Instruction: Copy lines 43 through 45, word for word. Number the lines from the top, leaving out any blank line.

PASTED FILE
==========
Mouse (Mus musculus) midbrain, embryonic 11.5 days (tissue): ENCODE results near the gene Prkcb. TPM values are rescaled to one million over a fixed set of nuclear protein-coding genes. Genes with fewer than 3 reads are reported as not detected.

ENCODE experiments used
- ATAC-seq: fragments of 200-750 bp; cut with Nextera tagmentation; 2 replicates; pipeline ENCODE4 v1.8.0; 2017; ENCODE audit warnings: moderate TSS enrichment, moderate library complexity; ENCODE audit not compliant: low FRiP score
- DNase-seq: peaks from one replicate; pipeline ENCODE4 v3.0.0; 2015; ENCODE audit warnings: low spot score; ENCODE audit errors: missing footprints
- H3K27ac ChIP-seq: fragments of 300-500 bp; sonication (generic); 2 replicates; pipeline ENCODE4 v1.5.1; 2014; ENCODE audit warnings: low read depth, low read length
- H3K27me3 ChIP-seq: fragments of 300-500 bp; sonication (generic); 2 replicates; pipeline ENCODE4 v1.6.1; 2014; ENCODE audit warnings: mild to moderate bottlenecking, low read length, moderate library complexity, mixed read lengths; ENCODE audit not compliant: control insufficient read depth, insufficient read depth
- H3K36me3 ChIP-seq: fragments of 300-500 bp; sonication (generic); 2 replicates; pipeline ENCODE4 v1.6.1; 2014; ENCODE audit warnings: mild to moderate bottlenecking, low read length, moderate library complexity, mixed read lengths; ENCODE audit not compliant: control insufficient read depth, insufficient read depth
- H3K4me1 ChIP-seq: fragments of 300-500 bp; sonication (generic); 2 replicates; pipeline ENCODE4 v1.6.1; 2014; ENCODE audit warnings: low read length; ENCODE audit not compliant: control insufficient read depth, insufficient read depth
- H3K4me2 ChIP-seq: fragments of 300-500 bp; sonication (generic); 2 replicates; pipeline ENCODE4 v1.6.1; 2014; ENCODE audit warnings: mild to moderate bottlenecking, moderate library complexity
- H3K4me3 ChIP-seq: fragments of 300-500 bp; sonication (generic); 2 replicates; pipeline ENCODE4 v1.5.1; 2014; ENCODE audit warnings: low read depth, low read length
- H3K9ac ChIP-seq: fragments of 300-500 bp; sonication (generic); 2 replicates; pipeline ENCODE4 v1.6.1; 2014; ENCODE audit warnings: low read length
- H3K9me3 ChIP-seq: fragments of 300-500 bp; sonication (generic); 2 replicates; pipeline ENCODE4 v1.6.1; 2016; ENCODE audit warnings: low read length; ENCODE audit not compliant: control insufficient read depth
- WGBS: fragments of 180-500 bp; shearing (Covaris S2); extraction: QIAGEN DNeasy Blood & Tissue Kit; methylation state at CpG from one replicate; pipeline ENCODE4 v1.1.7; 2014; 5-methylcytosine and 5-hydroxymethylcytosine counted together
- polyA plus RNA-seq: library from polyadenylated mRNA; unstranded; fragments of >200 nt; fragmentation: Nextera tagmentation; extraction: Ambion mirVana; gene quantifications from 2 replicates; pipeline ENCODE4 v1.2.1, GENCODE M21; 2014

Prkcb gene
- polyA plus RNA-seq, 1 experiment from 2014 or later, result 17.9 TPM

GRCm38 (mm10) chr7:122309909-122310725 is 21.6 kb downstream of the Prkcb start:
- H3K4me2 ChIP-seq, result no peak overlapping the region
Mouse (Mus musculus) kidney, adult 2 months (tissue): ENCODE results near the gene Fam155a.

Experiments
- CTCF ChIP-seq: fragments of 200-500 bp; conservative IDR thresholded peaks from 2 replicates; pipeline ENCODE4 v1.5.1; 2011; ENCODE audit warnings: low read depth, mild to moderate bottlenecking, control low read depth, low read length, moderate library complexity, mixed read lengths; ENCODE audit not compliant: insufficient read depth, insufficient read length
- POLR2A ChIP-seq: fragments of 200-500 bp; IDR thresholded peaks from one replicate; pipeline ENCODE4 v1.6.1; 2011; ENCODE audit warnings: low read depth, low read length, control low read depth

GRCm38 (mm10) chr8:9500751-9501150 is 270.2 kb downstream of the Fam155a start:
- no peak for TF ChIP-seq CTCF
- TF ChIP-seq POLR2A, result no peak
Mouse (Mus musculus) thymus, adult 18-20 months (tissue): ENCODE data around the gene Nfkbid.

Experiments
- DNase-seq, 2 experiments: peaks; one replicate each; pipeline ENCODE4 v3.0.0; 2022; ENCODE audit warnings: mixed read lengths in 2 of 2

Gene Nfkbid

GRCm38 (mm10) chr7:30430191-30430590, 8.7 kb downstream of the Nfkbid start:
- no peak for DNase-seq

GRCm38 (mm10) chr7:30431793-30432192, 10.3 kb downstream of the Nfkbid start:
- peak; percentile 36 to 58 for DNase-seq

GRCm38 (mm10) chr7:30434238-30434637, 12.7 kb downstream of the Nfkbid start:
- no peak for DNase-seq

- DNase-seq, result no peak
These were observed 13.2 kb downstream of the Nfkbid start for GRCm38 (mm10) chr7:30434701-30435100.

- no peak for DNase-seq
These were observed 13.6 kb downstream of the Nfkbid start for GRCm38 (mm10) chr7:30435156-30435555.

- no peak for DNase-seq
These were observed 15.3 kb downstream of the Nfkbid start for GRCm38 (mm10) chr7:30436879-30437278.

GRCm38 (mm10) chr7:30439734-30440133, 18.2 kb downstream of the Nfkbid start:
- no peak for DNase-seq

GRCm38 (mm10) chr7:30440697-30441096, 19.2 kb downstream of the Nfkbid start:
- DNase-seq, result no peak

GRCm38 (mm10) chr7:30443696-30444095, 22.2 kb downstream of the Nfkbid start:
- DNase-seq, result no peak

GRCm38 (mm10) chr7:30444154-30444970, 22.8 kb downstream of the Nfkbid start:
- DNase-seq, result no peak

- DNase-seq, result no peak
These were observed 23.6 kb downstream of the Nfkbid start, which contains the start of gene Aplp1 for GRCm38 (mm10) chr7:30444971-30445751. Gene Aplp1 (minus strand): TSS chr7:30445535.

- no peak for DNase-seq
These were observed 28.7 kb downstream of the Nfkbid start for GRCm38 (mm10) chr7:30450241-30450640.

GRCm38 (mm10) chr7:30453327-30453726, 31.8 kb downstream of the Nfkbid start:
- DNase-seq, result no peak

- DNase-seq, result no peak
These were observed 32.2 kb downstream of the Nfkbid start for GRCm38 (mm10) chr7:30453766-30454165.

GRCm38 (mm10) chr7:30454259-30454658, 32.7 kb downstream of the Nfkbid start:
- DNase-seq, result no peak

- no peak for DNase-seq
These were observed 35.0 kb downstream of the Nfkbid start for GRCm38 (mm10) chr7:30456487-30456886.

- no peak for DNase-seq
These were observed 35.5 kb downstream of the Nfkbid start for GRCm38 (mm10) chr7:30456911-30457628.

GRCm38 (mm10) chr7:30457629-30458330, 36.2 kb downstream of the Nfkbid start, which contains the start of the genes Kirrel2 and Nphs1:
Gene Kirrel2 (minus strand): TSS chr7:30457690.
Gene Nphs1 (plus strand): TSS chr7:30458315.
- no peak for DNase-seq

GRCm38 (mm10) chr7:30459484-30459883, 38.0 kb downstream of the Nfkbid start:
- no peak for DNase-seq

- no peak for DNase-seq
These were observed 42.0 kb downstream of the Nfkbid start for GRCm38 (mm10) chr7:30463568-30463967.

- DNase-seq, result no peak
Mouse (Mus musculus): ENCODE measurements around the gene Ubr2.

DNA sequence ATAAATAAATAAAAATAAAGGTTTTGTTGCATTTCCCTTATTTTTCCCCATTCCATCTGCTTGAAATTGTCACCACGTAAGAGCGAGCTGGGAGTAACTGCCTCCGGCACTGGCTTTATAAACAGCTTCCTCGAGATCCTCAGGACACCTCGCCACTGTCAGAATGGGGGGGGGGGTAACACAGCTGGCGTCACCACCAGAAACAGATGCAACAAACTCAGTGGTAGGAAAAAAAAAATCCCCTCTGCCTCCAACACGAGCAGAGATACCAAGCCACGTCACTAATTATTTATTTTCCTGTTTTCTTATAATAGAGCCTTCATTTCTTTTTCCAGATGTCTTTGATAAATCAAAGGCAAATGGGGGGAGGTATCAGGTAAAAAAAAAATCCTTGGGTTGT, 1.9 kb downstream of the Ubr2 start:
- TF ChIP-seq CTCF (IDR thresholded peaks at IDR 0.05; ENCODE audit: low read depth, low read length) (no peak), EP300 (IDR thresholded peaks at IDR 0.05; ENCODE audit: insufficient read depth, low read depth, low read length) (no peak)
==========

- no peak for DNase-seq

GRCm38 (mm10) chr7:30440697-30441096, 19.2 kb downstream of the Nfkbid start:
- DNase-seq, result no peak